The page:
Dear me at 14:
She has been your friend since you were four years old. You shared a street. Your mothers became friends. Your geographical proximity and identical age bonded you quickly. You spent countless summer evenings playing in the yard, listening to the crickets, the warm summer breeze slowly drifting into night. The smell of sprinkler water on the pavement and freshly cut grass.
You thought that your friendship would take you through to adulthood; the two of you often posturing what you might be like when you became all grown up and very important.
Then came hormones.
Then came boys.
Then you began attending the same school.
Then everything changed.
Slowly and insidiously, your childhood friend became someone completely different. Someone solely focused on securing her status with the cool kids, even if at your expense. Somehow, everything had become a competition between the two of you- except you didn’t even want to compete at all. You just wanted to be friends.
You wanted to be the first girl in your class to get a second hole pierced in your ear (how rebellious!). Excited, you immediately told your childhood friend, forgetting for the moment that she had recently morphed into a shameless social climber. The next day, she showed up at school with (guess what?) a second hole pierced in her ear. Now if you pierced yours it would look like you were copying the person to whom you gave the idea in the first place.
David M. was looking cuter by the minute. Excited, you immediately told your childhood friend, forgetting for the moment that she had recently morphed into a shameless social climber. You returned to school the next day to find them kissing in the hallway.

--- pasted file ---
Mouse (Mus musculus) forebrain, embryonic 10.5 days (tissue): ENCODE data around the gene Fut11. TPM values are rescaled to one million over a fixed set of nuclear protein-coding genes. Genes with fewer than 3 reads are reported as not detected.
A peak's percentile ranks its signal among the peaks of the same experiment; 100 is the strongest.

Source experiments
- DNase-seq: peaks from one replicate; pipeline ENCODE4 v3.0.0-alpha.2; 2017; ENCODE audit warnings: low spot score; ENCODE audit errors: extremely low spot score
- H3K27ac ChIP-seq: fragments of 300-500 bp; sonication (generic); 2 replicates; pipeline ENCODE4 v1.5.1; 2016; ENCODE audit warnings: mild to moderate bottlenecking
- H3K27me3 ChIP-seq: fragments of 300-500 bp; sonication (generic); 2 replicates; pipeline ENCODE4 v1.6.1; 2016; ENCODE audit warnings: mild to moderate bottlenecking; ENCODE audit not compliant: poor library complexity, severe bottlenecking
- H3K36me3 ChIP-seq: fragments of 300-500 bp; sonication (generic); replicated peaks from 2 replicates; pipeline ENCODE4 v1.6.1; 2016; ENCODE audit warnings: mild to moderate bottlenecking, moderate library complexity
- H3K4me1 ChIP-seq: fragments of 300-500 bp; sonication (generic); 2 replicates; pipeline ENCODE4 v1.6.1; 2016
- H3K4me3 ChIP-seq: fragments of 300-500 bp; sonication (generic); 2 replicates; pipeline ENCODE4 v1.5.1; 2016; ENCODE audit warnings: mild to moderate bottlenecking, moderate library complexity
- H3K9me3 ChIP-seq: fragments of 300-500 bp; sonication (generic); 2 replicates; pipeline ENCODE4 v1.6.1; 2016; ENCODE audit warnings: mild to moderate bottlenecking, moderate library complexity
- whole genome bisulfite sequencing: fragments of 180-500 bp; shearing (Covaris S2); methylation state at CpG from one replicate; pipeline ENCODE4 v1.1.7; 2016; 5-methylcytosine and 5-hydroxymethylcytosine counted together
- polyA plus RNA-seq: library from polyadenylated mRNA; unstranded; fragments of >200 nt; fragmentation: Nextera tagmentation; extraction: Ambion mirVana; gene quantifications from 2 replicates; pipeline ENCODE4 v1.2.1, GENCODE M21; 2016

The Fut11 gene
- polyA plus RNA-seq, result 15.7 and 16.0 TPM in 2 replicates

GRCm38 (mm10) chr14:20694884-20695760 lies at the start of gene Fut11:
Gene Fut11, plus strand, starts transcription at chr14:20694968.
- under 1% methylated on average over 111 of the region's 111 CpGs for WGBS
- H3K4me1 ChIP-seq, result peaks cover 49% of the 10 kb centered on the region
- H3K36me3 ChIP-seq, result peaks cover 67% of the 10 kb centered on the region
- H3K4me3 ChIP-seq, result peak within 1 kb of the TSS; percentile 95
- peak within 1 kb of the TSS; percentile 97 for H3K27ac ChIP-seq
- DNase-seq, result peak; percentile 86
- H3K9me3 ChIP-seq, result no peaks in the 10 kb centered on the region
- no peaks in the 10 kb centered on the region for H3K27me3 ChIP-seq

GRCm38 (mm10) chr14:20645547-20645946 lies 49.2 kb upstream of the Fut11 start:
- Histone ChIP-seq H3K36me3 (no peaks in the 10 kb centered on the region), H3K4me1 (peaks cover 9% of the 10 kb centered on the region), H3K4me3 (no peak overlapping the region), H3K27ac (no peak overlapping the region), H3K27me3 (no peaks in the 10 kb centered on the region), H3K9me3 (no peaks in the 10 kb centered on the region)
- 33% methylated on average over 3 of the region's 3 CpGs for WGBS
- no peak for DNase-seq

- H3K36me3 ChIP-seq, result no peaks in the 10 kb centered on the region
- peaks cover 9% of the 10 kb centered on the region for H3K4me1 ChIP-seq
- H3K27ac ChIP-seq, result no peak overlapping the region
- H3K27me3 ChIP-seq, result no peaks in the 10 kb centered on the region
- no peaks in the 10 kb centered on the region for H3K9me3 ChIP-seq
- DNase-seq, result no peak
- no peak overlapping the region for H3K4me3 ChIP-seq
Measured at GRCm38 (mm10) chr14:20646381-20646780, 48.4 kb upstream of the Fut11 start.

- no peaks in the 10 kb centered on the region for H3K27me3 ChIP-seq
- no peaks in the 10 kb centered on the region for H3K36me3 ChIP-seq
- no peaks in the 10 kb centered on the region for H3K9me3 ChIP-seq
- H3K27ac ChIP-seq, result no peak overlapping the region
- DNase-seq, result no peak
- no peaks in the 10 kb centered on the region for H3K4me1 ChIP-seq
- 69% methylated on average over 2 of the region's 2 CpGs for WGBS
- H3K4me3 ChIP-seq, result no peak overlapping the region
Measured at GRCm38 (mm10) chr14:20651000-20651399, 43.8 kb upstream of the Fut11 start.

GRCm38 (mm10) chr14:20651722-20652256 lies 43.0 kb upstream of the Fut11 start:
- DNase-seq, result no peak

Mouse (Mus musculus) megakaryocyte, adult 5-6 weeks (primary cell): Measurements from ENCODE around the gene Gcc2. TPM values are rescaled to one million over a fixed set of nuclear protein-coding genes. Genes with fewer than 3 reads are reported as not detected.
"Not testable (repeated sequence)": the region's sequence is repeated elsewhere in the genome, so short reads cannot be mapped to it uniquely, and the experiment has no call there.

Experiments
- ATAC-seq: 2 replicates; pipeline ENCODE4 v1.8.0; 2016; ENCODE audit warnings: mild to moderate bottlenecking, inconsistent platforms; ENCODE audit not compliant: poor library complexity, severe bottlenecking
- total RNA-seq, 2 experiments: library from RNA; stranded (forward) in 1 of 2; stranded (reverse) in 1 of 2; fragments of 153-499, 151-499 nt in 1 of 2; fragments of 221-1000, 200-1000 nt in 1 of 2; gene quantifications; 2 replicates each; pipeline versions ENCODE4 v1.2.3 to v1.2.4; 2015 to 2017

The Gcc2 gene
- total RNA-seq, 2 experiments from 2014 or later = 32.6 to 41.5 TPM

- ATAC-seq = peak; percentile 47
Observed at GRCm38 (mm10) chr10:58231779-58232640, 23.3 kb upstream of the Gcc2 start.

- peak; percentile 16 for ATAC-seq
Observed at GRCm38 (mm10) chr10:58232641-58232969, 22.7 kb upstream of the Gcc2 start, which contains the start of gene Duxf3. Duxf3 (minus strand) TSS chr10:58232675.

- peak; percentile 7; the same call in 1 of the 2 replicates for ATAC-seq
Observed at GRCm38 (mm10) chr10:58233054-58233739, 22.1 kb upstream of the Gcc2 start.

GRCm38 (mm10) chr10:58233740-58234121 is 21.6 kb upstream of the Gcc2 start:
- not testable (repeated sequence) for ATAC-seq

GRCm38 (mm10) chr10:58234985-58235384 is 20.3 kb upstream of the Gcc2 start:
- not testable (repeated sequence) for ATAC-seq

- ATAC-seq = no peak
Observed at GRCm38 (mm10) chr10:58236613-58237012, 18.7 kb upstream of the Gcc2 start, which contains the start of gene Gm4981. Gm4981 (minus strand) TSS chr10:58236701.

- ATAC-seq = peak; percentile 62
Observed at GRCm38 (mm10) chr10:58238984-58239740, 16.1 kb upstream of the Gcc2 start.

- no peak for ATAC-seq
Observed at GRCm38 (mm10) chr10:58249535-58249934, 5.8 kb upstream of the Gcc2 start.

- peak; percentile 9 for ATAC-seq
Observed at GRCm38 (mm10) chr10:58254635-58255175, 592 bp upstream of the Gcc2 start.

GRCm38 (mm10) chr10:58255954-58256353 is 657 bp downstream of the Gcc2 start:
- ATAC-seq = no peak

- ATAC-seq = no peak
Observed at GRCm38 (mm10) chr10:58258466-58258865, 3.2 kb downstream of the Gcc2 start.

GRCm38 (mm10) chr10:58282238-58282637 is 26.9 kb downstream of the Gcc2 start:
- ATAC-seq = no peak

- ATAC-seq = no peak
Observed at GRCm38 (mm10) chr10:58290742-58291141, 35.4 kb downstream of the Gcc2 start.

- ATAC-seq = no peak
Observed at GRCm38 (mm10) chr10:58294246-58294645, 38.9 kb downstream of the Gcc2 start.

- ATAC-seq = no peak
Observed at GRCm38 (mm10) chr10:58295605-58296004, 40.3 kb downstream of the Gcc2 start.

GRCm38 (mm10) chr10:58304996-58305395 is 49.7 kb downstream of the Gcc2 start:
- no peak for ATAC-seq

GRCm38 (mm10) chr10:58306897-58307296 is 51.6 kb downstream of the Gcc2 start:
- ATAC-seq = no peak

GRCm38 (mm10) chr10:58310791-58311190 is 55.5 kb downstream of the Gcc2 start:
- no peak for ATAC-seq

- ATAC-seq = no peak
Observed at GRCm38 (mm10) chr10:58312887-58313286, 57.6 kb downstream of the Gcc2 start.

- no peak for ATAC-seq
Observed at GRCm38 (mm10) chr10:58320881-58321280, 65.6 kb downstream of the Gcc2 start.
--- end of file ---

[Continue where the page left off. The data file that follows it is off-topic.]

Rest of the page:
You decided to try being a badass and take your first puff of a cigarette (naughty girl!). Excited, you told your childhood friend, forgetting for the moment that she had recently morphed into a shameless social climber. Upon arriving home your mother grounded you for the remainder of your adolescence. Apparently word travels quickly on Skyview Crescent.
Are you seeing a pattern here?
I hate to break it to you, but the friend you once knew no longer exists. The person you trusted with your secrets can no longer be trusted. You keep trying to bring her back to life; to win her friendship once more. But sadly, the best thing you can do is quickly mourn this loss and move on. In the land of Junior High School, the name of the game is survival.
This will not be the only time in your life that a girlfriendship ends in this manner. You will have a few more major breakups involving equally major breaches of trust.
You are passionate. You are easy to know and quick to open up. You trust easily. You fall madly in love with your friends and form very strong bonds very quickly. These are all wonderful qualities. Don’t abandon them because of fear. But be prepared that these traits will lead you to a few bad apples along the way.
“So what am I supposed to do? Just keep making friends and then waiting around to see if they suck?” you might ask.
Ever heard of the saying, “What’s down in the well comes up in the bucket”? People can only pretend for so long; eventually, everyone’s true colors shine through. For some, this will belie someone completely different from the person you thought you knew. For others, it will only intensify your respect and admiration.
And that’s the good news: you will meet and make genuine friends. Your bonds will be completely unique and bring so much meaning to your life. Having experienced a couple bad apples, believe me, the good ones will be so much sweeter.
So try not to be heartbroken for too long. Value your memories, accept the changes that your friend has chosen to make, and move on. She is allowed to live her life however she pleases.
But the next time you have a rockin’ secret that you need kept, maybe try keeping it to yourself for a while. After all, if you want something done right, it’s probably best to just do it yourself.